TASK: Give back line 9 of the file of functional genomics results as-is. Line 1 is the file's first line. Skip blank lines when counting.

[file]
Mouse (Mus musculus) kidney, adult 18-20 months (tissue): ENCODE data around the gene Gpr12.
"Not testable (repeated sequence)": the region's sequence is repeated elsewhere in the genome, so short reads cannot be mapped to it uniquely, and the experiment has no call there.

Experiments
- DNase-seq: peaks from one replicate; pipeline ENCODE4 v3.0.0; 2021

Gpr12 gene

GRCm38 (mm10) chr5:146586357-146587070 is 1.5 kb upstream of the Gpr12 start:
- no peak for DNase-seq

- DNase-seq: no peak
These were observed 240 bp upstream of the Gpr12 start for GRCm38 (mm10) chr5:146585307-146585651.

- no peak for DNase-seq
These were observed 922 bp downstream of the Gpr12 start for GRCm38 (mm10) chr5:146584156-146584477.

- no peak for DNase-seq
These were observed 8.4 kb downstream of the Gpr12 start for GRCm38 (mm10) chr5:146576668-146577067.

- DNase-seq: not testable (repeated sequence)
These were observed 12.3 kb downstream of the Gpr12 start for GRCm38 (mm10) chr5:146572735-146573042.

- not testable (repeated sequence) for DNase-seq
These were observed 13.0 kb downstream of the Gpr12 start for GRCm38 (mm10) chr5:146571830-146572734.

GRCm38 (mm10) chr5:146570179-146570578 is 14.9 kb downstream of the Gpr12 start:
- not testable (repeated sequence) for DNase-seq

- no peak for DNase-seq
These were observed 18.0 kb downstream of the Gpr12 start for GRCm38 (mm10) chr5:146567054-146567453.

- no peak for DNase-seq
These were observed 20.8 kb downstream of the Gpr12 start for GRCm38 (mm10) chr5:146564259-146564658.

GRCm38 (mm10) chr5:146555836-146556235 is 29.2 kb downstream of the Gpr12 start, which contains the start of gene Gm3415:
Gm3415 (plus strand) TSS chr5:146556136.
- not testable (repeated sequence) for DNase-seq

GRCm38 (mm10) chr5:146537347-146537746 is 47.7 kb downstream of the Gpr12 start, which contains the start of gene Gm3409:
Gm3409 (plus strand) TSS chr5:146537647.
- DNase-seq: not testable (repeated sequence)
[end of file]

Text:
These were observed 240 bp upstream of the Gpr12 start for GRCm38 (mm10) chr5:146585307-146585651.